By Peter Corbett and Ken AlltuckerThe Republic | azcentral.comWed Feb 5, 2014 11:23 PM
CVS Caremark Corp.’s decision to stop cigarette sales drew praise Wednesday for a move perceived as putting health before profits even as skeptics wondered whether alcohol, sugary sodas and other products would be next.
CVS, the nation’s second-largest drugstore chain, announced that cigarettes and tobacco products no longer would be sold in its 7,600 drugstores nationwide as of Oct. 1.
“Put simply, the sale of tobacco products is inconsistent with our purpose,” said Larry Merlo, CVS Caremark president and CEO.
CVS is the first major pharmacy chain to halt tobacco sales nationwide, but drugstores have been under pressure to end the practice for years.
In 2010, the American Pharmacists Association recommended a ban on cigarette sales in drugstores and supermarkets with pharmacies.
San Francisco banned tobacco sales in pharmacies in 2008, a move that was challenged by Walgreens, and later expanded that to include supermarkets with pharmacies.
Boston and other municipalities in Massachusetts have similar bans.
CVS is expected to lose $2 billion annually in tobacco and ancillary sales.
Business analysts and health-care advocates say CVS will take a short-term economic hit from halting tobacco sales, but it will get a boost in public perception for staying true to its health-care mission.
Ross Muken, a health-care services analyst with the ISI Group in New York, said CVS’ move helps its credibility.
“The average citizen is skeptical of big business,” Muken said. “They don’t assume that companies will forgo profits. But in the long term, this will help (CVS) to not be in that market.”
Analyst Scott Mushkin of Wolfe Research in New York said it was unlikely that large grocery retailers with pharmacies, such as Kroger and Walmart, would halt tobacco sales any time soon, but other retailers might follow CVS’ lead.
“I think this puts pressure on Walgreens and Rite Aid,” Mushkin said. “It doesn’t make sense to give out drugs to keep people healthy and yet you’re selling them tobacco.”
CVS stands to lose about 1 percent of its $136 billion in annual revenue.
“That’s pretty small potatoes from a big company,” Mushkin said.
Walgreen spokesman Michael Polzin said in an e-mail his company has been evaluating tobacco products “for some time to balance the choices our customers expect from us, with their ongoing health needs.”
He said the company will continue to do this while also providing products that help people kick their smoking habit.
Public-health advocates hailed CVS’ decision as an important step in the efforts to curb tobacco use.
“To have one retailer the size of CVS to make such a bold move and be willing to give up significant revenue is really important,” said Bill Pfeifer, president and CEO of the American Lung Association of the Southwest, which includes Arizona.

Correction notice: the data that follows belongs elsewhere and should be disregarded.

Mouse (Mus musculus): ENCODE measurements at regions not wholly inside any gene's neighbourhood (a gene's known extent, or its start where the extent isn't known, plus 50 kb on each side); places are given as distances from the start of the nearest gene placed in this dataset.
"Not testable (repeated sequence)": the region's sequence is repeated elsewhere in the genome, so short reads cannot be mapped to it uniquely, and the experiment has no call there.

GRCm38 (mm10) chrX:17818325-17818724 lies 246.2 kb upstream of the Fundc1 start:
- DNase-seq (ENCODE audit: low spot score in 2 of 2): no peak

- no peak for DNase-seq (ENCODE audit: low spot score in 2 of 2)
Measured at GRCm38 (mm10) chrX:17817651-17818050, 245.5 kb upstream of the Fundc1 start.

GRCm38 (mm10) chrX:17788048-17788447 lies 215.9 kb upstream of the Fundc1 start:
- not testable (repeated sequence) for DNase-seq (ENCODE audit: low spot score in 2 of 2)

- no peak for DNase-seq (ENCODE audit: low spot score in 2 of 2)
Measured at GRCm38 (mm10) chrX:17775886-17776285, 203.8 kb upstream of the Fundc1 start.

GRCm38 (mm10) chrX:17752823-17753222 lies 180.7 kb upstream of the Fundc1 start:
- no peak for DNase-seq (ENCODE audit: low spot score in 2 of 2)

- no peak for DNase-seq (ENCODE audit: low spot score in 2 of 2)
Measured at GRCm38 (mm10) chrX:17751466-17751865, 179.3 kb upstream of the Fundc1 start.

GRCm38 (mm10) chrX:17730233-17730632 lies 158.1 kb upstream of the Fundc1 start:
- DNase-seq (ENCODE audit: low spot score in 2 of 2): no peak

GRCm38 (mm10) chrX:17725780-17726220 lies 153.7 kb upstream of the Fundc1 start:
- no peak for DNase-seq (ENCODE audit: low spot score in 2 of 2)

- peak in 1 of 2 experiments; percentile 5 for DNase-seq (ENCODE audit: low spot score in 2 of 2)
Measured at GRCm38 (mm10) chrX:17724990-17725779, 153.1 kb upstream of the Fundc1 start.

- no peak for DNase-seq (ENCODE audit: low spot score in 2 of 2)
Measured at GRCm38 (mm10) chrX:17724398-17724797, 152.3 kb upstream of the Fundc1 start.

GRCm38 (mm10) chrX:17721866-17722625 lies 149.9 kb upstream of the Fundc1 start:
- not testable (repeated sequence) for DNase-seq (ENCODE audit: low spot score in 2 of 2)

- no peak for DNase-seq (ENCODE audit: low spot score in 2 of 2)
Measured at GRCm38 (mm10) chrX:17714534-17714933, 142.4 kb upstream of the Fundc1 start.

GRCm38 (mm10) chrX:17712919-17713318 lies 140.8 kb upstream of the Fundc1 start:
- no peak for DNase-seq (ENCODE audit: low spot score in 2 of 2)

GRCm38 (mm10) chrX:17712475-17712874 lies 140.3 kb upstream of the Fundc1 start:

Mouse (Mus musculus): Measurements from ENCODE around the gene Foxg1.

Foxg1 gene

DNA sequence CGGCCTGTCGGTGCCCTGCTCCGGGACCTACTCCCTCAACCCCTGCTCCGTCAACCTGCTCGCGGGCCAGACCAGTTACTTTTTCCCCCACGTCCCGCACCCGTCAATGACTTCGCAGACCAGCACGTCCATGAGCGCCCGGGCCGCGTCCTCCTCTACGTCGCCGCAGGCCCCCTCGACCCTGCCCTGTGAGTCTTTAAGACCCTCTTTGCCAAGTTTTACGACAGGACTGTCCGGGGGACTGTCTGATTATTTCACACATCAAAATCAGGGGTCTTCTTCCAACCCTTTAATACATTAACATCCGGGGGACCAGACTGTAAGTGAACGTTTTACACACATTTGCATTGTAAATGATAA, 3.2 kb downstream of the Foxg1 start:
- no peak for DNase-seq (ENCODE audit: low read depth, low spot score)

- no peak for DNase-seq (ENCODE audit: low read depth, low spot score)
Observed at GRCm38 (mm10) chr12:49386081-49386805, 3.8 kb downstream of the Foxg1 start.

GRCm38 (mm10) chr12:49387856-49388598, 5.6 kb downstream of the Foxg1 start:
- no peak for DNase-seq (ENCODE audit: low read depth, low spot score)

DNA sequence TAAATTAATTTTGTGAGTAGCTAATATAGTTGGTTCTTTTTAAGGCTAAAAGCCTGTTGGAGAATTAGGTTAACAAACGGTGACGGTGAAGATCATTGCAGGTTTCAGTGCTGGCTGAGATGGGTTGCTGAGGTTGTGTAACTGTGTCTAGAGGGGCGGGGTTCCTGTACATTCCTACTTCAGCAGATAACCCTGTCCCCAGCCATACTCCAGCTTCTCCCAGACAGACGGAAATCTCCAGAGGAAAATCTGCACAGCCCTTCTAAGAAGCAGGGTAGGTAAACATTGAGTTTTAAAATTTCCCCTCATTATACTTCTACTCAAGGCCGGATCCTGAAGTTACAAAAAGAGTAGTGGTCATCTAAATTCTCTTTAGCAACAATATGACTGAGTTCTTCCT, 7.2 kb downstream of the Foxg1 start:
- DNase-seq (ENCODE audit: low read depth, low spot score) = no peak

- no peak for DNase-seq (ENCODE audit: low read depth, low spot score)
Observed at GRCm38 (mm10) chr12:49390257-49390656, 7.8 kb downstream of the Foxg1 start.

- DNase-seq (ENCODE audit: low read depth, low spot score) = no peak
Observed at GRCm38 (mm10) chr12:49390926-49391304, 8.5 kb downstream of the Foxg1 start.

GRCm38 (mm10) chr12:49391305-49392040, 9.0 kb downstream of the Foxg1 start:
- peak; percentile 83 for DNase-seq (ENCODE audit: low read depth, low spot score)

Pfeifer said the decision resonates for both symbolic and practical reasons.
He said it’s a signal that a national health-oriented retailer is taking a stand to promote healthy living among its customers. It also could have practical benefits, with competitors such as Walgreens feeling heightened pressure to follow CVS’ lead.
“Using tobacco products is really not the normal thing in today’s society. Just 18 percent of the population in the U.S. is using tobacco products. Here a major retailer decided to make a statement,” Pfeifer said.
Tobacco is responsible for about 480,000 deaths a year in the U.S., according to the Food and Drug Administration.
Pfeifer added that he is equally pleased that CVS’ decision extends to banning the sale of electronic cigarettes.
Though these nicotine-delivery devices are tobacco-free, some public-health experts believe more study is needed before declaring the devices safe.
Will Humble, director of the Arizona Department of Health Services, said the move is smart because CVS’ business focuses on health and wellness.
“It’s a good move in the long run because it sends a really clear message to all of their customers and all their potential new customers that they really take that mission seriously,” Humble said. “They are willing to take a short-term hit on the revenue side to make that strong commitment to their wellness mission.”
CVS got plenty of support from the public for its decision, but many raised questions about its motives and whether the company would eliminate alcohol and other products that can be unhealthy.
“If they’re so keen on health care, then better get rid of sodas, candy and chips as well,” wrote Jeff Edson on the azcentral.com Facebook message board.
CVS chief medical officer Dr. Troyen Brennan said the company has no plans to remove alcohol.
“At this point, we’re dealing with cigarettes, which are unalterably unhealthy for people and different from any other substance that people either drink or eat,” he said.
David Livingston, a supermarket consultant with DJL Research in Milwaukee, said CVS could attract a better mix of customers, noting that Whole Foods, Trader Joe’s and other retailers do not sell cigarettes.
“I can remember when drugstores sold pornography,” he said. “But they have taken steps to improve their image, and this is the same type of thing.”
In addition to eliminating tobacco products, CVS plans to launch smoking-cessation programs at its pharmacies and MinuteClinic locations.
CVS Caremark’s stock price closed the day at $65.44, down 1 percent from the previous close.
Reach the reporter at firstname.lastname@example.org. USA Today and the Associated Press contributed to this article.